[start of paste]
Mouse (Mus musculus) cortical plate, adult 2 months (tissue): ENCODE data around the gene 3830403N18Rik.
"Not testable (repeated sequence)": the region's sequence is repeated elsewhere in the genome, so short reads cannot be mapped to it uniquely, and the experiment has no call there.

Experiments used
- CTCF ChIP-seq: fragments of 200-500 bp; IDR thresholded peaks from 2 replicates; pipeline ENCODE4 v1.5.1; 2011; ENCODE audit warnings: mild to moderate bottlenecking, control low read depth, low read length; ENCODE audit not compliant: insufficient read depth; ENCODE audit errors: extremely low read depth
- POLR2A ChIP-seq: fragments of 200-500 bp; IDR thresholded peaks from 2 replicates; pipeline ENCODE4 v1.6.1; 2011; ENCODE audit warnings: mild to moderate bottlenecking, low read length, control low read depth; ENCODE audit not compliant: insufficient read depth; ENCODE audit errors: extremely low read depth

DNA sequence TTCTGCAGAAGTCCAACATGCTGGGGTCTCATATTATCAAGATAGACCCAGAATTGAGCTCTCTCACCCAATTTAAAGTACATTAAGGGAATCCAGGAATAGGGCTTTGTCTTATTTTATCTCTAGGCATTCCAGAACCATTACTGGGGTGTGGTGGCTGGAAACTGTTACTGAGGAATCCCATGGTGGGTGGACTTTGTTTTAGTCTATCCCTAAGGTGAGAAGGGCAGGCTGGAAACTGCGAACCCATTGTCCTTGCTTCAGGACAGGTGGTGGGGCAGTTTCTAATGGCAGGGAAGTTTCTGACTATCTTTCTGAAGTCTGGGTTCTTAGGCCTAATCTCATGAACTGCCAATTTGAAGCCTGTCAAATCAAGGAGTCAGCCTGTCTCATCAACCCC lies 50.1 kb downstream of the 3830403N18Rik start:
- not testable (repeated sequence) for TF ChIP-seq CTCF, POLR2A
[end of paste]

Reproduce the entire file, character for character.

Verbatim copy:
Mouse (Mus musculus) cortical plate, adult 2 months (tissue): ENCODE data around the gene 3830403N18Rik.
"Not testable (repeated sequence)": the region's sequence is repeated elsewhere in the genome, so short reads cannot be mapped to it uniquely, and the experiment has no call there.

Experiments used
- CTCF ChIP-seq: fragments of 200-500 bp; IDR thresholded peaks from 2 replicates; pipeline ENCODE4 v1.5.1; 2011; ENCODE audit warnings: mild to moderate bottlenecking, control low read depth, low read length; ENCODE audit not compliant: insufficient read depth; ENCODE audit errors: extremely low read depth
- POLR2A ChIP-seq: fragments of 200-500 bp; IDR thresholded peaks from 2 replicates; pipeline ENCODE4 v1.6.1; 2011; ENCODE audit warnings: mild to moderate bottlenecking, low read length, control low read depth; ENCODE audit not compliant: insufficient read depth; ENCODE audit errors: extremely low read depth

DNA sequence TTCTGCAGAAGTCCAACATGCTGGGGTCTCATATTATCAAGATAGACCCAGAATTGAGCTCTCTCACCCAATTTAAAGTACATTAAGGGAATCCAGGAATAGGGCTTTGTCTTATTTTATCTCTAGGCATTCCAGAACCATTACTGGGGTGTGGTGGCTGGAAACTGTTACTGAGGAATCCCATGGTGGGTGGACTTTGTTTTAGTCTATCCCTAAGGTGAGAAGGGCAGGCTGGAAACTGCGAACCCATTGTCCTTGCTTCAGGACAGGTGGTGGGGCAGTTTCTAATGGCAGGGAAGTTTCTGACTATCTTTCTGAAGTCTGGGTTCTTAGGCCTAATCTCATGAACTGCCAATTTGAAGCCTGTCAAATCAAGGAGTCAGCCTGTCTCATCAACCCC lies 50.1 kb downstream of the 3830403N18Rik start:
- not testable (repeated sequence) for TF ChIP-seq CTCF, POLR2A